These Freckles Portraits are Spot On

In 2012, photographer Brock Elbank was playing in a weekend-league football match in Sydney when a spectator caught his eye. It was his teammate’s son, Eddie, 10 at the time, with “an incredible face full of freckles, like I’d never seen before,” he says. (This was hardly the first time Elbank had found himself drawn to a quirky, distinctive facial feature; he’s also shot scores of bewhiskered men for his #Beardinstallation.) With permission from Eddie’s father, Elbank had the young lad sit for a portrait, and the session touched off what he calls an obsession with freckles.

He has since shot more than 90 portraits for his new #Freckles series, from women whose shoulders and cheeks are just dusted with dots to a nose-pierced gentleman with freckles traipsing over his eyelids, across his lips, and everywhere in-between. His subjects, who hail from Britain, Cambodia, Switzerland, Italy, Norway, Sweden, Germany, Kuwait, Japan, the U.S., and more countries, come in all ages, sizes, and ethnicities, with one thing in common.

 

 

 

 

 

 

Make that a few thousand things. Recent coverage of #Freckles made the project go viral, and Elbank has been inundated with messages from freckled folks the world over — more than 1,100 emails in the past week alone, not to mention countless messages on Facebook, Tumblr, and Instagram.

While the series has garnered much support (“Stunning!”; “Makes me wish I had even more freckles!”; “As I look through your pictures, I am reminded of my mom saying my freckles are angel kisses. I feel that way when I look at the people you photograph.”), Elbank says there is a darker side to the collection. “99% of these individuals have all suffered some sort of teasing, bullying, or verbal abuse,” Elbank, now U.K.-based, says. “People can be so narrow-minded and cruel. Every one of us is the same. Just because some are visually different shouldn’t mean they get a rough time at school and from society.”

See some of the breathtaking photos in my Refinery29.com slideshow, here.

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OMG, What’s a GMO?!

Confused by all the crazy labels you’re bombarded with at the store? Think you’re being healthy by buying “natural” peanut butter? Freaked out by GMOs, even though you have no clue what they are? Then check out my Cosmo story, “When Did Food Get So Scary?”

 

 

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A Medical Crisis Led Me to My Best Friend

So proud of this story: I interviewed three pairs of best friends, all of whom met via incredible medical circumstances. One pair met while they were both awaiting heart transplants at Northwestern; another came together through embryo adoption; the third were backyard neighbors who had never met until one showed up at the other’s house with a razor and a request to help her shave (she was going through breast cancer treatment at the time and couldn’t raise her arm.) The story ran in Redbook. Read on and prepare to tear up!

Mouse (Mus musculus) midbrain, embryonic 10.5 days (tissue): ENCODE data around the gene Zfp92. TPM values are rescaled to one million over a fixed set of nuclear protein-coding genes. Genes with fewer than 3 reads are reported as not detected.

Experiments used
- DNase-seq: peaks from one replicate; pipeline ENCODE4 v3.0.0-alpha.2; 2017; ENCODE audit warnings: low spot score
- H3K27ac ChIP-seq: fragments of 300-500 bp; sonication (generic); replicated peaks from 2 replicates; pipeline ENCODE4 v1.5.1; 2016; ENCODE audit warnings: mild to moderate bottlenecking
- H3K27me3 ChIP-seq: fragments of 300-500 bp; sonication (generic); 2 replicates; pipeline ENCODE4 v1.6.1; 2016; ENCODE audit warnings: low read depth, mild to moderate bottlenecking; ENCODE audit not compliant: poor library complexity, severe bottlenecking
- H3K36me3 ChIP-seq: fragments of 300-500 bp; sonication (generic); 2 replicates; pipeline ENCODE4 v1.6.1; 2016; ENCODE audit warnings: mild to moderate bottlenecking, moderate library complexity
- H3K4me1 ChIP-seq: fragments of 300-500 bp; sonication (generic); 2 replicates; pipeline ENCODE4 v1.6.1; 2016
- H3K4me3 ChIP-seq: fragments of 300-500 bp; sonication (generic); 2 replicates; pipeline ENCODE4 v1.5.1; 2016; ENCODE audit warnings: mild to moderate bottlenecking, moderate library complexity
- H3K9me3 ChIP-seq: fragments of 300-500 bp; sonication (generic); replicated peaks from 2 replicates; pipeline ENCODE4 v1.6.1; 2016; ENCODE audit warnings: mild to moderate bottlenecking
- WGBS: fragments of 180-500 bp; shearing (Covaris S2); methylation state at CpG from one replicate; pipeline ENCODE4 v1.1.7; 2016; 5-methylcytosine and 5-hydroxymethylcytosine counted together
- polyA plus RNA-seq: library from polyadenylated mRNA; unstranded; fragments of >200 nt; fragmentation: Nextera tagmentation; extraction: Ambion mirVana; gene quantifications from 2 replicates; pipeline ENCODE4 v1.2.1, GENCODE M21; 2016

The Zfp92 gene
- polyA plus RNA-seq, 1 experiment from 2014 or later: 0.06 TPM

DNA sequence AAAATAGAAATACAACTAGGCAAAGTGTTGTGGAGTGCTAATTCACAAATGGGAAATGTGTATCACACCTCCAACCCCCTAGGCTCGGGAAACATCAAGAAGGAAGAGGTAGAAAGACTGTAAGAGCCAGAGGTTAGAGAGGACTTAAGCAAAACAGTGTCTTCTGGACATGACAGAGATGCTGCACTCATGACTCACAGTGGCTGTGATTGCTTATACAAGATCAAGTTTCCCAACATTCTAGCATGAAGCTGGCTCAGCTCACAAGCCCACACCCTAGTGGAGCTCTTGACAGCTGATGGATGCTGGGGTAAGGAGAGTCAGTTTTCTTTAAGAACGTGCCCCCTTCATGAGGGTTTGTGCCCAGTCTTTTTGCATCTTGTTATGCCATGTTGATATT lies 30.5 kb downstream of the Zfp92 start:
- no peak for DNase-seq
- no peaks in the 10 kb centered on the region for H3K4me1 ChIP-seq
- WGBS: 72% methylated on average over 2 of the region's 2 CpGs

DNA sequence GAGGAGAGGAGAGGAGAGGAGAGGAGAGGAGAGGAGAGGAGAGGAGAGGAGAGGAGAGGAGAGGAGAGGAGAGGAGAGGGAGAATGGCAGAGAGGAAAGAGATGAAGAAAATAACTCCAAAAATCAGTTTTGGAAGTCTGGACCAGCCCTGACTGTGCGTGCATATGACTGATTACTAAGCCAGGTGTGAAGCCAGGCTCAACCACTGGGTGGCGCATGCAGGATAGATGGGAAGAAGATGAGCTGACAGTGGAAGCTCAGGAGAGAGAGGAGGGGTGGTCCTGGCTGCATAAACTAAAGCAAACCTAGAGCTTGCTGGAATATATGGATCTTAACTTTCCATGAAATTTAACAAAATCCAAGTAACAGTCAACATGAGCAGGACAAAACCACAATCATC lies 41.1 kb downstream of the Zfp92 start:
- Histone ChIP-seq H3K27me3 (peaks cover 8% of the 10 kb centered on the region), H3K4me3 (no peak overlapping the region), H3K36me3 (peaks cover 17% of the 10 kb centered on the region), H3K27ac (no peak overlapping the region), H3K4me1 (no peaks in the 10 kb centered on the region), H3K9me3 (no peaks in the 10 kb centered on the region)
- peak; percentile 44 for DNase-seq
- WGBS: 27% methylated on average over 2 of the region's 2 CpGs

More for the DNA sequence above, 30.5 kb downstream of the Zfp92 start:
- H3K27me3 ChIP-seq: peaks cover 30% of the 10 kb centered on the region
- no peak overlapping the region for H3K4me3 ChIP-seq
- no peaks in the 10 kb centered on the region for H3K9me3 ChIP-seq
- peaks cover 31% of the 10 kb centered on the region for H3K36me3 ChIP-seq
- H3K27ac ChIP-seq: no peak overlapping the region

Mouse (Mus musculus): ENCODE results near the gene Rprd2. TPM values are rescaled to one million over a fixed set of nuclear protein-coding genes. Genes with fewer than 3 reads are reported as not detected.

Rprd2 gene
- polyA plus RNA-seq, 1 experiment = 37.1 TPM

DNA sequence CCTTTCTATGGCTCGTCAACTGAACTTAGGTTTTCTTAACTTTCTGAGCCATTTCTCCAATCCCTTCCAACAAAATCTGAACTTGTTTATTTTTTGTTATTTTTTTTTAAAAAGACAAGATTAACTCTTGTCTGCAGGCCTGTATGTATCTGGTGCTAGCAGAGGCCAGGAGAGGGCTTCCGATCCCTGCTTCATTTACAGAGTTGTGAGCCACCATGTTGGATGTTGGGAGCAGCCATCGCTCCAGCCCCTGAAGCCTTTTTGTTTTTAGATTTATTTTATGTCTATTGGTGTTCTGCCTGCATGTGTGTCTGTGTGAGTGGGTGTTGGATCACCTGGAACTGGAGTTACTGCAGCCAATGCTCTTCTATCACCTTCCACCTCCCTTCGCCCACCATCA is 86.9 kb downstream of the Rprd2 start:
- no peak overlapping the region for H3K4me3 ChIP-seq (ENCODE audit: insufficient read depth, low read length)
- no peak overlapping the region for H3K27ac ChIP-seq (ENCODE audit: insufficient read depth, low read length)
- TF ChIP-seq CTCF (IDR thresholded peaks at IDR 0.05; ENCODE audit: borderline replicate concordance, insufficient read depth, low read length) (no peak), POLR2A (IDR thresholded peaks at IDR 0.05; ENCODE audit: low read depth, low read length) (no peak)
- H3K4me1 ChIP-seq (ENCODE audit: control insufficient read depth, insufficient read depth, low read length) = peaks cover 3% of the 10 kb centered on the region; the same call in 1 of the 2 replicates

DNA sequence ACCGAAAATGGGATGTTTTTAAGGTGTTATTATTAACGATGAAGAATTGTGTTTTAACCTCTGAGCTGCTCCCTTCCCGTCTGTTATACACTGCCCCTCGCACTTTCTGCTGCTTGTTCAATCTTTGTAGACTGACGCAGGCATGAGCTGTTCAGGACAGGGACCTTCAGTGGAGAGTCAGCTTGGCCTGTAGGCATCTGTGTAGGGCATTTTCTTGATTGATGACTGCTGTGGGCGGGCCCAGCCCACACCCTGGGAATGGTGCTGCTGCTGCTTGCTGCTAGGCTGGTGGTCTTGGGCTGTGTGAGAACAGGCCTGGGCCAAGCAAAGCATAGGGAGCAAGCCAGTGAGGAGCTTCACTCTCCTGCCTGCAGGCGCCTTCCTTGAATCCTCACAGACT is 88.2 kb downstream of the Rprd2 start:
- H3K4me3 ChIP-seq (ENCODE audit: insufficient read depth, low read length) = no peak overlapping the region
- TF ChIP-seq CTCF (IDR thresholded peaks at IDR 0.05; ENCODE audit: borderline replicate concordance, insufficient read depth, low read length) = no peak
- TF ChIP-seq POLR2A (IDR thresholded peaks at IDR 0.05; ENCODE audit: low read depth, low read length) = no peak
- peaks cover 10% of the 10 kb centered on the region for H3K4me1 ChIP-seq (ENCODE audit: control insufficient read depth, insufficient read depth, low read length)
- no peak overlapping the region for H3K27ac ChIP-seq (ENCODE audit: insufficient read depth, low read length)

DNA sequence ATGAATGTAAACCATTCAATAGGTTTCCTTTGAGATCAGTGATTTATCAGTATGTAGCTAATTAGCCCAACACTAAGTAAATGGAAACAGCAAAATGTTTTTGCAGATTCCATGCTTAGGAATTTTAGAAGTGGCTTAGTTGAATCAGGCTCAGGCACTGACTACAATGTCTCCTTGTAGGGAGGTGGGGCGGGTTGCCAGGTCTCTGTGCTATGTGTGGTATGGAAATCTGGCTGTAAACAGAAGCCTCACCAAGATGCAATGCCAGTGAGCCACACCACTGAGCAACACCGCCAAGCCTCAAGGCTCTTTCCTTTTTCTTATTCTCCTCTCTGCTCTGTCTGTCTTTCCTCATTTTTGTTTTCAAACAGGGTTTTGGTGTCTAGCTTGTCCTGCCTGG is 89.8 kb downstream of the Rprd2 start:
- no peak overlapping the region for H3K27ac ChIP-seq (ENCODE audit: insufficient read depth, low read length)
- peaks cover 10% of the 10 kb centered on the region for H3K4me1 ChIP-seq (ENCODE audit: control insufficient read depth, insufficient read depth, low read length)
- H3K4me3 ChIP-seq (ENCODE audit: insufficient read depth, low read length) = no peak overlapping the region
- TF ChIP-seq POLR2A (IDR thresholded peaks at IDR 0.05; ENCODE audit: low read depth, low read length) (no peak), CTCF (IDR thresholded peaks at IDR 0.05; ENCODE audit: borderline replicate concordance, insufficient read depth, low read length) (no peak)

A Medical Crisis Led Me to My Best Friend

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Starting Over…

For Woman’s Day magazine, I had the pleasure of interviewing Mariela Shaker, an exceptionally talented Syrian violinist who escaped her country’s civil war and is now living – and thriving – in Chicago.

Read the story here.

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I Gave Up Exclamation Points for a Week: Here’s What Happened

I recently texted my husband: “How does fish for dinner sound?” His response: “Sure.” I was puzzled. He loves seafood. I make a mean BBQ salmon. Why did he sound so lukewarm?

As I responded, “Don’t you mean, ‘Sure!’?” I realized: He’s not indifferent — he just doesn’t feel compelled to stud every message with multiple exclamation points, like my girlfriends and I do.

Take, for example, this recent email from a friend*:

Yes!!! We must meet up when we are there! There’s a great restaurant that you have to try. Seriously — they have sangria on tap!!

Miss you!! Happy 2016!! Have an awesome New Year’s Eve!

That’s 11 exclamation points (EPs) in seven sentences. A work email from a female Ivy League-level psychotherapist featured five EPs and a smiley emoticon in six sentences. And after scanning my Sent box, I found myself just as guilty: In almost every message, I used an EP in my salutation as well as when signing off.

Keep reading at Refinery29.com…

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